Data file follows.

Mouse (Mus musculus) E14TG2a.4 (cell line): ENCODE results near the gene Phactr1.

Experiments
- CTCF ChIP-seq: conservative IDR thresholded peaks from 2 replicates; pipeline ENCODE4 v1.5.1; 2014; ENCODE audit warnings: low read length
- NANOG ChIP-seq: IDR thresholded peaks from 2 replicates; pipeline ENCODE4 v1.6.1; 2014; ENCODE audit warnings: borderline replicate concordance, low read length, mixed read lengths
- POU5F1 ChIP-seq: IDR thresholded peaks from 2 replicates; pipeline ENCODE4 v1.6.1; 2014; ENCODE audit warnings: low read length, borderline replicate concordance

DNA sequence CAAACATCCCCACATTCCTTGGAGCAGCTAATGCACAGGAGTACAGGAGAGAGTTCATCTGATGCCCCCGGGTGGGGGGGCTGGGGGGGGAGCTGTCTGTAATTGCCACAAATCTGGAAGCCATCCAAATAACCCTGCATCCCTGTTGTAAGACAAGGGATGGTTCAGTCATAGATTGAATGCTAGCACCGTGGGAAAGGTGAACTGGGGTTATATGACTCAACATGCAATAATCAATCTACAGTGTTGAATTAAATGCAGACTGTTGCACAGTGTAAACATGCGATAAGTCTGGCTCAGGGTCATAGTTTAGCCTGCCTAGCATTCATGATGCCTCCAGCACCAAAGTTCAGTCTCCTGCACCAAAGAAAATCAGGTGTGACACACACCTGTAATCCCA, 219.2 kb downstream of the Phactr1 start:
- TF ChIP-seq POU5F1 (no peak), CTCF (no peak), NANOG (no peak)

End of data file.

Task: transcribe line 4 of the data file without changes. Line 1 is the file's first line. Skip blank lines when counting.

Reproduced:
- NANOG ChIP-seq: IDR thresholded peaks from 2 replicates; pipeline ENCODE4 v1.6.1; 2014; ENCODE audit warnings: borderline replicate concordance, low read length, mixed read lengths